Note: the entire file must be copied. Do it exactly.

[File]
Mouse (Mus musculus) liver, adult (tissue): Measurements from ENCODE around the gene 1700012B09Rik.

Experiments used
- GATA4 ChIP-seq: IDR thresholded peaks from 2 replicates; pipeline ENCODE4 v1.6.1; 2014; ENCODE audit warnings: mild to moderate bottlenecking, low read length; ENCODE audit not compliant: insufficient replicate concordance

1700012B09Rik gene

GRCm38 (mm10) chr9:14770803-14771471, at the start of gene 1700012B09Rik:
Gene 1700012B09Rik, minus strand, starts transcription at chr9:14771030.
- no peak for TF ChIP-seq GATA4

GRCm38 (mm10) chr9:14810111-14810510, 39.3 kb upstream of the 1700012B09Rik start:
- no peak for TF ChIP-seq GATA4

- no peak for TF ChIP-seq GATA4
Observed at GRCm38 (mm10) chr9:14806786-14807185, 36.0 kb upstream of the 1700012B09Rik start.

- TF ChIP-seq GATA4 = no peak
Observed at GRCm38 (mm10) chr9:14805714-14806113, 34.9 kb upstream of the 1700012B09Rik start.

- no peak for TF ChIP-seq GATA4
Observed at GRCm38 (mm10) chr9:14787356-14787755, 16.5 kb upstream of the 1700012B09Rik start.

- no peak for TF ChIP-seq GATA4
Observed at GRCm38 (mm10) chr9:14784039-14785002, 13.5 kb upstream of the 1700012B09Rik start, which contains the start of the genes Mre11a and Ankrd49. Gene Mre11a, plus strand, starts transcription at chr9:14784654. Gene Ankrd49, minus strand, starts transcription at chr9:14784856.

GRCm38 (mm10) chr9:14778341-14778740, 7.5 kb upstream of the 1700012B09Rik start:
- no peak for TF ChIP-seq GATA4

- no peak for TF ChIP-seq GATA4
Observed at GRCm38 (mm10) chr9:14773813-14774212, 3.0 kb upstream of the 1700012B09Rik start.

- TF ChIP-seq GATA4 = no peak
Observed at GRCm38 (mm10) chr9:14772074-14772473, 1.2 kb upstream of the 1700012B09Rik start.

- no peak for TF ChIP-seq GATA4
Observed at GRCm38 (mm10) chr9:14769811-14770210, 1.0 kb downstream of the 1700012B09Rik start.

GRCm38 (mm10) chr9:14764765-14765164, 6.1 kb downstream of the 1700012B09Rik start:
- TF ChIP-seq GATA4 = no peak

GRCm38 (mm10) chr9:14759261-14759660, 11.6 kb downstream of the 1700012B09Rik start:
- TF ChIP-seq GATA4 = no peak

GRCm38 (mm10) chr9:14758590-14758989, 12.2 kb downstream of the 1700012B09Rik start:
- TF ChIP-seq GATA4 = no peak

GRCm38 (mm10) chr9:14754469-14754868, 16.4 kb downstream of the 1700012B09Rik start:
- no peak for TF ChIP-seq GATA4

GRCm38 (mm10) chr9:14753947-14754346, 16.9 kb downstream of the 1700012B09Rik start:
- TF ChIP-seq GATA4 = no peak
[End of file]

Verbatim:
Mouse (Mus musculus) liver, adult (tissue): Measurements from ENCODE around the gene 1700012B09Rik.

Experiments used
- GATA4 ChIP-seq: IDR thresholded peaks from 2 replicates; pipeline ENCODE4 v1.6.1; 2014; ENCODE audit warnings: mild to moderate bottlenecking, low read length; ENCODE audit not compliant: insufficient replicate concordance

1700012B09Rik gene

GRCm38 (mm10) chr9:14770803-14771471, at the start of gene 1700012B09Rik:
Gene 1700012B09Rik, minus strand, starts transcription at chr9:14771030.
- no peak for TF ChIP-seq GATA4

GRCm38 (mm10) chr9:14810111-14810510, 39.3 kb upstream of the 1700012B09Rik start:
- no peak for TF ChIP-seq GATA4

- no peak for TF ChIP-seq GATA4
Observed at GRCm38 (mm10) chr9:14806786-14807185, 36.0 kb upstream of the 1700012B09Rik start.

- TF ChIP-seq GATA4 = no peak
Observed at GRCm38 (mm10) chr9:14805714-14806113, 34.9 kb upstream of the 1700012B09Rik start.

- no peak for TF ChIP-seq GATA4
Observed at GRCm38 (mm10) chr9:14787356-14787755, 16.5 kb upstream of the 1700012B09Rik start.

- no peak for TF ChIP-seq GATA4
Observed at GRCm38 (mm10) chr9:14784039-14785002, 13.5 kb upstream of the 1700012B09Rik start, which contains the start of the genes Mre11a and Ankrd49. Gene Mre11a, plus strand, starts transcription at chr9:14784654. Gene Ankrd49, minus strand, starts transcription at chr9:14784856.

GRCm38 (mm10) chr9:14778341-14778740, 7.5 kb upstream of the 1700012B09Rik start:
- no peak for TF ChIP-seq GATA4

- no peak for TF ChIP-seq GATA4
Observed at GRCm38 (mm10) chr9:14773813-14774212, 3.0 kb upstream of the 1700012B09Rik start.

- TF ChIP-seq GATA4 = no peak
Observed at GRCm38 (mm10) chr9:14772074-14772473, 1.2 kb upstream of the 1700012B09Rik start.

- no peak for TF ChIP-seq GATA4
Observed at GRCm38 (mm10) chr9:14769811-14770210, 1.0 kb downstream of the 1700012B09Rik start.

GRCm38 (mm10) chr9:14764765-14765164, 6.1 kb downstream of the 1700012B09Rik start:
- TF ChIP-seq GATA4 = no peak

GRCm38 (mm10) chr9:14759261-14759660, 11.6 kb downstream of the 1700012B09Rik start:
- TF ChIP-seq GATA4 = no peak

GRCm38 (mm10) chr9:14758590-14758989, 12.2 kb downstream of the 1700012B09Rik start:
- TF ChIP-seq GATA4 = no peak

GRCm38 (mm10) chr9:14754469-14754868, 16.4 kb downstream of the 1700012B09Rik start:
- no peak for TF ChIP-seq GATA4

GRCm38 (mm10) chr9:14753947-14754346, 16.9 kb downstream of the 1700012B09Rik start:
- TF ChIP-seq GATA4 = no peak